The U.S. company Factorial Energy announced that it has concluded investment agreements with European car manufacturers Mercedes-Benz and Stellantis in order to commercialize its solid battery technology.
Daimler and Stellantis are planning a strategic investment in the production of solid batteries, Factorial Energy reports, without giving financial details of the agreement.
“With our new partners, we can develop batteries that will enable safer and longer driving and will be compatible with conventional environments for lithium-ion battery production,” said Factorial Energy CEO Siyu Huang.
Rigid batteries are more attractive to car manufacturers because they are more energy dense and less prone to self-ignition than lithium-ion batteries, but they are prone to cracking and their production is more expensive.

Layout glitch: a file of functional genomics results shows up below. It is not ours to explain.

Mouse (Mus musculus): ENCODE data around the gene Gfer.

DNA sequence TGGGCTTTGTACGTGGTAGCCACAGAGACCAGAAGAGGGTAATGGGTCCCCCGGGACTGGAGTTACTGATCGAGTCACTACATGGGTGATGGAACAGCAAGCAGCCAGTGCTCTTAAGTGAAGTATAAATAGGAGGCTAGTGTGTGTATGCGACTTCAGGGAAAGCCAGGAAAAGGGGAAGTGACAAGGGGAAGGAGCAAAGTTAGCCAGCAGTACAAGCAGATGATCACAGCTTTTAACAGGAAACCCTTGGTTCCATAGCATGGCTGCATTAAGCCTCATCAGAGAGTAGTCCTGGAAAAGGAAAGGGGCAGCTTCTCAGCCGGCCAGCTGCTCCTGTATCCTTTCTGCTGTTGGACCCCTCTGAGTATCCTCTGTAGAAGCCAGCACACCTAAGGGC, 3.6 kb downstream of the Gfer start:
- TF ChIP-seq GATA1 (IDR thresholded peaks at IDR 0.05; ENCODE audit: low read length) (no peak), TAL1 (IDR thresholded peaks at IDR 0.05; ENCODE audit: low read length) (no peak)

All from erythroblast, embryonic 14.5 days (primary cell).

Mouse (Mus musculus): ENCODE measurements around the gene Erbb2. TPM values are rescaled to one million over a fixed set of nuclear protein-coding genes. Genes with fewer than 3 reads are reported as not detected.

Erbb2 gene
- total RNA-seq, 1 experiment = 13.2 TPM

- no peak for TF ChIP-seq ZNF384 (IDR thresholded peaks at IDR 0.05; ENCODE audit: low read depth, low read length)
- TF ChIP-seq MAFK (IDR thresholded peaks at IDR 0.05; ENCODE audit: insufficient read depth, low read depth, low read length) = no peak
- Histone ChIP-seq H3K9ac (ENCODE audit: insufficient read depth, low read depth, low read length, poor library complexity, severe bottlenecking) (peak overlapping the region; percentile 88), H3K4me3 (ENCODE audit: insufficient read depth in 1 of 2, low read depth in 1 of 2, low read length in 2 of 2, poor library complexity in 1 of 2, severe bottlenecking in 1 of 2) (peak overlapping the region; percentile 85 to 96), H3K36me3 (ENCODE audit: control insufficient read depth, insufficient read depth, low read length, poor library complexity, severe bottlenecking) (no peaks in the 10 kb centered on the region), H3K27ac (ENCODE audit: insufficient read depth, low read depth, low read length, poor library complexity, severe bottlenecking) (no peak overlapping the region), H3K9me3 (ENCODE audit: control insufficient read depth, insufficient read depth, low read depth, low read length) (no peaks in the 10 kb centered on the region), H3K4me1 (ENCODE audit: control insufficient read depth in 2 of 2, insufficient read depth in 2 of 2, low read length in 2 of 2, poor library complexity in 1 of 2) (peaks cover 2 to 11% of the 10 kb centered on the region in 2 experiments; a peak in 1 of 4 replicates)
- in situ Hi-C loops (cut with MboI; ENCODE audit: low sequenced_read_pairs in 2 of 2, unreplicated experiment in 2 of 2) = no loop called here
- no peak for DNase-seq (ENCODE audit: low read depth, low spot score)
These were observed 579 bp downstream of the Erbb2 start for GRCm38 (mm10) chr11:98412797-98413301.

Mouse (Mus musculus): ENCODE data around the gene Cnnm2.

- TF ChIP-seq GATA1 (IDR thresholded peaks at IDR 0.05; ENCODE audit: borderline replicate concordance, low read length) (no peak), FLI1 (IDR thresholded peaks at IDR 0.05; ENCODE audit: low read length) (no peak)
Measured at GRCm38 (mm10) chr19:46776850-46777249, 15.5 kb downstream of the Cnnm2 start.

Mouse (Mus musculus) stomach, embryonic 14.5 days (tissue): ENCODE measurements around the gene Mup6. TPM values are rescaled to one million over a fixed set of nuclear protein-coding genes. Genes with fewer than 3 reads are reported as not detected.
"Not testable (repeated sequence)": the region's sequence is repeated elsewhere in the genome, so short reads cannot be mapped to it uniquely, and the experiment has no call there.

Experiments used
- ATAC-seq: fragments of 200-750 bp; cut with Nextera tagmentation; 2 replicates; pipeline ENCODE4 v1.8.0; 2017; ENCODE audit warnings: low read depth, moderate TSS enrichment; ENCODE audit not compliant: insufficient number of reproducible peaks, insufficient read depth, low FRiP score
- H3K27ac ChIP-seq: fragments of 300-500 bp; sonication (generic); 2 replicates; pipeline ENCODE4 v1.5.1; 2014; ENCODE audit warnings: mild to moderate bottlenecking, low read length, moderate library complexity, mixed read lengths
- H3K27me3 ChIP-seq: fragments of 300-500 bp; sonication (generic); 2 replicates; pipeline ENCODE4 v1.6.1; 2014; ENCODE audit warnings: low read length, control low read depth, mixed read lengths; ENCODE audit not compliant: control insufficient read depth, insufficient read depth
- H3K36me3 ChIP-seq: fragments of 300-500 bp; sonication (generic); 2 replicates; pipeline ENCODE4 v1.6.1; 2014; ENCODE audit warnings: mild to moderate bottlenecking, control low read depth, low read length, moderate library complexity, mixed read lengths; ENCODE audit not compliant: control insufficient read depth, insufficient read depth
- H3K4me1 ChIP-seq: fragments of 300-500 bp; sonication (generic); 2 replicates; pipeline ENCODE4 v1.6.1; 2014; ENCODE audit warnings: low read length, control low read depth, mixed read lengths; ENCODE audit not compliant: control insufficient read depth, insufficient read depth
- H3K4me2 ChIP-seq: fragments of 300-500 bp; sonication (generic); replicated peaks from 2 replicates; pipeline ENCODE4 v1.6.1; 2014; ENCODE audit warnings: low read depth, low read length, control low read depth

Stellantis has already agreed to work with Australian lithium maker Vulcan Energy Resources, and Daimler has joined a recent capital raising cycle organized by the Ionity electric vehicle charging network.
Ionity is a joint project of BMW, Daimler, Volkswagen and Ford, and in November last year it was joined by Korean Hyundai.
Demand for electric vehicles should gain momentum in the process of green transition, and Daimler and five other car manufacturers have pledged to completely exclude fossil fuel vehicles from supply by 2040.
Hyundai Motor Co. and Kia Corp. have also signed a joint partnership with Factorial Energy, Reuters reports.